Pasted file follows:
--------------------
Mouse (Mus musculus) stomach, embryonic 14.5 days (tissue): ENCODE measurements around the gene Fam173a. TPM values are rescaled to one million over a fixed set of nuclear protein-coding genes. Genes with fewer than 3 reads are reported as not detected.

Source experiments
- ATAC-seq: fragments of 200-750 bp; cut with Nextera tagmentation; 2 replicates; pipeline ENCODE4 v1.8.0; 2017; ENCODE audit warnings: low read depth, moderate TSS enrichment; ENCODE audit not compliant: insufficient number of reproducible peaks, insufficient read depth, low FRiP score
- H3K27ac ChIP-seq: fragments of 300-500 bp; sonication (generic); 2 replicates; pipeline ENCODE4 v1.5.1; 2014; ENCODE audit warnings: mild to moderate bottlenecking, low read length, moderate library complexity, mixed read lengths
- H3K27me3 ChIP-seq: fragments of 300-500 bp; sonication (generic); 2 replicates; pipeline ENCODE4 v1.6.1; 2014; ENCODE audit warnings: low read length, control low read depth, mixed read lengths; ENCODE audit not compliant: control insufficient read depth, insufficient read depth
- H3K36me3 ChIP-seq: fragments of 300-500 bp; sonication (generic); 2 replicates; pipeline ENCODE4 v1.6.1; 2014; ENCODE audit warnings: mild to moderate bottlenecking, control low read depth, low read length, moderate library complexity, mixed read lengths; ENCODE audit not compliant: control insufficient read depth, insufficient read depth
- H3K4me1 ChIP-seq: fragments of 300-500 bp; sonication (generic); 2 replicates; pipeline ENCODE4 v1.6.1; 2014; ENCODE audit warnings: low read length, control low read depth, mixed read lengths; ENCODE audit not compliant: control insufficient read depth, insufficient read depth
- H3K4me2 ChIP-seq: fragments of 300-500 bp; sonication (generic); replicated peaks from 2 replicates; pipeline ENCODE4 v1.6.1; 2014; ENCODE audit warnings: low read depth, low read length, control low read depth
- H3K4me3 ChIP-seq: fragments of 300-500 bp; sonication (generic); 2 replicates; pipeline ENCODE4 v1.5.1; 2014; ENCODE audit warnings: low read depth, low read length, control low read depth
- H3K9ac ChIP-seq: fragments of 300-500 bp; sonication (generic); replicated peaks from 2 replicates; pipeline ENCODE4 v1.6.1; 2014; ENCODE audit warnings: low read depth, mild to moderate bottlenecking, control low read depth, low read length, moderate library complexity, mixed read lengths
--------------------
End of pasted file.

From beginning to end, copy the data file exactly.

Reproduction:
Mouse (Mus musculus) stomach, embryonic 14.5 days (tissue): ENCODE measurements around the gene Fam173a. TPM values are rescaled to one million over a fixed set of nuclear protein-coding genes. Genes with fewer than 3 reads are reported as not detected.

Source experiments
- ATAC-seq: fragments of 200-750 bp; cut with Nextera tagmentation; 2 replicates; pipeline ENCODE4 v1.8.0; 2017; ENCODE audit warnings: low read depth, moderate TSS enrichment; ENCODE audit not compliant: insufficient number of reproducible peaks, insufficient read depth, low FRiP score
- H3K27ac ChIP-seq: fragments of 300-500 bp; sonication (generic); 2 replicates; pipeline ENCODE4 v1.5.1; 2014; ENCODE audit warnings: mild to moderate bottlenecking, low read length, moderate library complexity, mixed read lengths
- H3K27me3 ChIP-seq: fragments of 300-500 bp; sonication (generic); 2 replicates; pipeline ENCODE4 v1.6.1; 2014; ENCODE audit warnings: low read length, control low read depth, mixed read lengths; ENCODE audit not compliant: control insufficient read depth, insufficient read depth
- H3K36me3 ChIP-seq: fragments of 300-500 bp; sonication (generic); 2 replicates; pipeline ENCODE4 v1.6.1; 2014; ENCODE audit warnings: mild to moderate bottlenecking, control low read depth, low read length, moderate library complexity, mixed read lengths; ENCODE audit not compliant: control insufficient read depth, insufficient read depth
- H3K4me1 ChIP-seq: fragments of 300-500 bp; sonication (generic); 2 replicates; pipeline ENCODE4 v1.6.1; 2014; ENCODE audit warnings: low read length, control low read depth, mixed read lengths; ENCODE audit not compliant: control insufficient read depth, insufficient read depth
- H3K4me2 ChIP-seq: fragments of 300-500 bp; sonication (generic); replicated peaks from 2 replicates; pipeline ENCODE4 v1.6.1; 2014; ENCODE audit warnings: low read depth, low read length, control low read depth
- H3K4me3 ChIP-seq: fragments of 300-500 bp; sonication (generic); 2 replicates; pipeline ENCODE4 v1.5.1; 2014; ENCODE audit warnings: low read depth, low read length, control low read depth
- H3K9ac ChIP-seq: fragments of 300-500 bp; sonication (generic); replicated peaks from 2 replicates; pipeline ENCODE4 v1.6.1; 2014; ENCODE audit warnings: low read depth, mild to moderate bottlenecking, control low read depth, low read length, moderate library complexity, mixed read lengths